This town is important in the historic context of the visit to Machu Picchu because… it wasn’t Inca until 1440, barely a century before the Spaniards arrived. In fact, this was an area populated by the Quillques people. This is an awesome reminder the Inca Empire was no less a violent oligarchy of military conquerors than the Spaniards. In my Tiwanaku journal, I expanded a bit more on that. Another point of historical interest is that a Spaniard army was defeated by the Inca here in 1536. The last attacked from above, from the temple area, with horses brought by the Spaniards, while in parallel diverting the Urubamba River waters so that the Spaniards could not retreat. Pizarro’s army was almost annihilated.

Half a block north of the central plaza is Museo CATCCO, an ethnographic institution which gives a good background on the area. Behind the museum is the trapezoidal Qozqo Ayllu, the original Inca town. As mentioned for Tiwanaku, Ayllu and Marca often appear in Inca names, denoting specific administrative divisions of the kingdom. Areas were Aymara and Quechua are still spoken – like Bolivia and Peru – still use them. However the main attraction is the temple the town was named after. Across Patacancha River is the other half of town, known as Araqama Ayllu. The Temple of Ten Niches is two hundred low terraces above the river and above it is the still unfinished Temple of the Sun, one of the best Inca temples and definitely one of the highlights in the visit to Machu Picchu.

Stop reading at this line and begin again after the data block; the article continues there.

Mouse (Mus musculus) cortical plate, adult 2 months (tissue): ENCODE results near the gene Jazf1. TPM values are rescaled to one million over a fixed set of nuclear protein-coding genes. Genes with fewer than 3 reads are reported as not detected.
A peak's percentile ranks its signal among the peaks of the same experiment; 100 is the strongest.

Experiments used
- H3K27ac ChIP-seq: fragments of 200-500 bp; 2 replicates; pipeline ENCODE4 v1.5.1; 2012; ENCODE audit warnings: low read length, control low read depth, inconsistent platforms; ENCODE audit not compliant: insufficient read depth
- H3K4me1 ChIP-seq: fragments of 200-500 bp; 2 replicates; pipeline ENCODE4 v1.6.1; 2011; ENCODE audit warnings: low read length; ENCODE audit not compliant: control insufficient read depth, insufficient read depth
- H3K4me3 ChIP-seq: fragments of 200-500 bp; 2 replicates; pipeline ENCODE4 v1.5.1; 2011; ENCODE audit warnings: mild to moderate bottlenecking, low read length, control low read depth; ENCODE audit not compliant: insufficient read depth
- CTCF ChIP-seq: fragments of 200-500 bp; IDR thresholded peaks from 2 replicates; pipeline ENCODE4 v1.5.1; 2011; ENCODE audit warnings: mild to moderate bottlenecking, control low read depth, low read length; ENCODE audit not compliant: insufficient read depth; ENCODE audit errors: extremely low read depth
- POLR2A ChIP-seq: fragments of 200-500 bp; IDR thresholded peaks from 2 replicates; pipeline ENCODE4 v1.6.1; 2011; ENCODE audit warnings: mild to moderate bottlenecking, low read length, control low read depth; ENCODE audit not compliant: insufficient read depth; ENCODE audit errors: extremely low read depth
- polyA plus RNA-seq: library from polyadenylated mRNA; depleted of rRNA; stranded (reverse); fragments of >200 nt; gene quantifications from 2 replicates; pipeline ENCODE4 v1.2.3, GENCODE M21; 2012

Pisac display several ruins of military, religious, residential, agricultural, and hydraulic nature. It was a military post separating this part of the empire from the Antisuyo, the easternmost quarter of the Inca Empire. This kingdom was divided in four quarters, the Kollasuyo (around modern La Paz) remaining the most loyal one to its origins. Despite being interesting, the ruins are secondary in this part of the trip. Due to its qualities as a military outpost, a large market was expected to evolve here, and it did.
This market is one of the largest handicraft markets in South America. Not far from Cusco, it is probably the touristiest spot in the area; "touristiest" was used here with a strong emphasis on all the negative qualities of this word. It opens on Tuesdays, Thursdays and Sundays, between 9 AM and 5 PM. Highly attractive, the design of the site and its architecture is modern while attempting to recreate Inca motifs and ambience.
The main knick-knacks available here include felt hats, low quality ceramics, carved gourds (mates burilados), musical instruments – mainly of the wind variety, simple paintings with Inca motifs and landscapes, poor jewelry and weavings. Alpaca products – sweaters, hats and mittens –are probably the best options for souvenirs representative of the area. If looking carefully, higher quality vicuña products may be found. However, these are strongly discouraged; actually they have been forbidden in Bolivia a few years ago since in order to get the wool of the delicate vicuñas, the animals must be killed.

Sacred Valley of the Incas
Valley In The Andes Of Peru
Cusco, Peru